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Thursday, May 30, 2019

Singapore girls are materialistic (and picky)

From 2011:

S’pore girls are materialistic: SMU study

A new research has shown that Singaporean women are "significantly" more materialistic than their American peers. Published earlier this year, the study by Singapore Management University (SMU) psychology professor Norman Li surveyed about 400 psychology students aged between 19 and 21.

The local females polled an average of 3.98, compared to the American women's score of 3.74. The closer the score is to five, the more materialistic one is deemed to be.

Survey findings also named a man's social status as the top criterion for Singaporean women when it comes to looking for a potential spouse, reported The Straits Times. Next on the list is kindness, followed by a lively personality. On the contrary, American women valued kindness the most, followed by looks, then a man's social standing.

While the study did not ask respondents for the reasons behind their answers, Professor Li said he is not surprised by the findings.

"Maybe Singaporean women are just being realistic. Here, you need a lot of money to survive and afford an affluent lifestyle. Maybe they are just being practical," said the 45-year-old American-born Chinese.

Those surveyed were students at SMU and the Northen Illinois University in the United States. They were surveyed on their attitudes towards marriage, children and preferences when it comes to choosing a partner.

"I think it is reasonable," said 22-year-old undergraduate from Nanyang Technological University, Valerie Fong.

"Social status is parallel to money, and having that is like a validation from other people. It makes you feel good because others will approve of you. That and social comparison too, I guess."

"It is not a must but if you happen to chance upon one, why not? If you get a choice, you can certainly place yourself in an environment," she added.

"I guess that's true when you're looking for a husband, financial stability is definitely important," agreed Lydia Chan, 27, sales associate.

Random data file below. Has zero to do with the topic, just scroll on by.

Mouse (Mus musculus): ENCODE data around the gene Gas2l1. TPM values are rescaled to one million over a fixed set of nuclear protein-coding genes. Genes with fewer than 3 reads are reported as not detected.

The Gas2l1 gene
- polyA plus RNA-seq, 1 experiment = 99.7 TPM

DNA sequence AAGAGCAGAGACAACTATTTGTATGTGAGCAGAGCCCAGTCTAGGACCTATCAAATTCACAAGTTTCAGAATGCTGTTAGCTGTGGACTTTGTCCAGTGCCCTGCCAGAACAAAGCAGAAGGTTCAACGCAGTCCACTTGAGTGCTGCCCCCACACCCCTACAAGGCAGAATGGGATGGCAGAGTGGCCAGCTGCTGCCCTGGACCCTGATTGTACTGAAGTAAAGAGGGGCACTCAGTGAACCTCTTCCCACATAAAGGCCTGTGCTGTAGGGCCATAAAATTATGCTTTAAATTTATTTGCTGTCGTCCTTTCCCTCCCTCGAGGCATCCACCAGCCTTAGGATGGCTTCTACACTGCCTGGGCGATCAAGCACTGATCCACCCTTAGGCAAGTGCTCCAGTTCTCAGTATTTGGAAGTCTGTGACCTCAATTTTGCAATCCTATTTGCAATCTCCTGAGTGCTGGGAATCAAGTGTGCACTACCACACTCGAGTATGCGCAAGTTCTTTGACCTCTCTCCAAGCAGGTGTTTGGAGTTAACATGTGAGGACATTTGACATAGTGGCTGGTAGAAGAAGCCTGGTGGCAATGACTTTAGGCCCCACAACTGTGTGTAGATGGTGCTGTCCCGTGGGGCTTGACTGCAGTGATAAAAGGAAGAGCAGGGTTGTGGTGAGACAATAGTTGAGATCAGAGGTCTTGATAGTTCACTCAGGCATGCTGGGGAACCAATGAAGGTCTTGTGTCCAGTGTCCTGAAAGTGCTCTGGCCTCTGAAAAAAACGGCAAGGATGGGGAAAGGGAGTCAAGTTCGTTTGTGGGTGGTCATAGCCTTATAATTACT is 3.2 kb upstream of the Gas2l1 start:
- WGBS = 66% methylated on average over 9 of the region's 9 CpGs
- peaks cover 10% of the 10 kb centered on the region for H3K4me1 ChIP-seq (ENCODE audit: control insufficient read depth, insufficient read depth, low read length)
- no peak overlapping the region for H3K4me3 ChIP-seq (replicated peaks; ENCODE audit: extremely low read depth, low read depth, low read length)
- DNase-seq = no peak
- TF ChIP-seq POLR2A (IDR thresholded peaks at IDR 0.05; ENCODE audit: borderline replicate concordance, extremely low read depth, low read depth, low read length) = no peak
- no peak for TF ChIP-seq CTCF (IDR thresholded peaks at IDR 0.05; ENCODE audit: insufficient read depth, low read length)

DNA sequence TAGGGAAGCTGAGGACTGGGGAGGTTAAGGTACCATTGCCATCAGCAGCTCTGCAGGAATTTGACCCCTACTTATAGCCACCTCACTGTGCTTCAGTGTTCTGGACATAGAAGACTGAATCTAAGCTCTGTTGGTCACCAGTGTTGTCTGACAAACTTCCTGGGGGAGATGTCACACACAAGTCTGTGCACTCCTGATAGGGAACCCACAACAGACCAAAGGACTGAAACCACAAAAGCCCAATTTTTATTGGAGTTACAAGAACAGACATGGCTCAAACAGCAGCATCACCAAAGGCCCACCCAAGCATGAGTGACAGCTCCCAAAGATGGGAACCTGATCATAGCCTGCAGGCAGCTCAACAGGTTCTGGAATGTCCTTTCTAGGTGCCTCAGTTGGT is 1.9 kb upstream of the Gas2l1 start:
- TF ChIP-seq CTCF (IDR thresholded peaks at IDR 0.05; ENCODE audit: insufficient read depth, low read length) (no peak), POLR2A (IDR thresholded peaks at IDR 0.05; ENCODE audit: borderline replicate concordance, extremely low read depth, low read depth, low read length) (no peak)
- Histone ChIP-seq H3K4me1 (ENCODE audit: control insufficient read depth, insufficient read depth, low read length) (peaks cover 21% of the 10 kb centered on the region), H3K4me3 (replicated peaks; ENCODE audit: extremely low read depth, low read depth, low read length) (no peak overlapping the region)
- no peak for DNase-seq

"But at the end of the day, money is not going to guarantee you a happy marriage unless you're seeking materialistic gains," she warned.

Other women Yahoo! Singapore spoke to were quick to disagree.

"I'm afraid I'm still old fashioned and traditional, but personality and kindness come first for me," shared Sharon Lim, 23, HR officer.

Said Deborah Tan, 23, an undergraduate, "I don't think the study reflects female students as a whole and it is unfair if it does. I think we have moved past materialism. To me, it does not have any meaning other than superficiality and shallowness which is what girls don't want to be associated with."

Lim Yan Han, 22, also agreed that the results are not representative.

"This is not something new," said the final-year National University of Singapore psychology student. "The findings back up the evolution theory that says men look for attractive women while women look for successful men."

"But what's the use of having a spouse who's a high flyer at work but doesn't communicate with you and instead, cares only about himself or his work?"

Professor Li's research found no major differences when it comes to men's preferences, however. His findings showed that looks remain the most important trait in a spouse for both Singaporean and American men, before kindness and a lively personality.

"Men are wired to go for looks," he explained, adding that a woman's physical attractiveness is a visual cue for fertility. Features such as "soft skin, full-looking lips and colourful cheeks" are not just attractive, but also associated with youth, which indicates a woman's fertility. That is why men tend to go for younger women, he added.

Related from 2015:

Singaporean women more picky than men when it comes to love: Survey, Women

It seems Singapore women are the pickier lot when it comes to dating, according to a survey by mobile dating application, Paktor.

The survey found that many female users are still not as willing to date men who are shorter than them (only 22.6 per cent were agreeable), and more than half would want to date someone who earns more than they do.

Bald or balding men are also a major turn-off for 2 in 3 women polled.

Almost three-quarters of male users, however, were open to dating older, as well as taller women. And most men (92.5 per cent) were fine with dating a woman who earns more than them.

But one thing both genders can agree on is that bad breath and body odour are the biggest turn-offs. For men, the other top turn-offs are materialism (65.5 per cent), high expectations of a partner (44 per cent), and wearing too much makeup (41.7 per cent).

Another finding from the survey is that Singaporeans are not as conservative as is often thought when it comes to dating.

A large majority of male and female Singaporean users were open to the concept of interracial and cross-cultural dating. Slightly more than half of the users surveyed were also open to dating a divorcee, but they are less inclined to date someone who already has kids.

And contrary to what most women might think, men actually do make the effort when it comes to first dates. 9 in 10 men responded that they will research their date's interests and the venue for the date beforehand. They would also proactively offer to send their date home.

Over 2,800 Singapore users participated in the Paktor Singapore Dating Survey, which took place from July to August this year. 51 per cent were women and 49 per cent were men.

(This replicates Lunch Actually's 2009 study)
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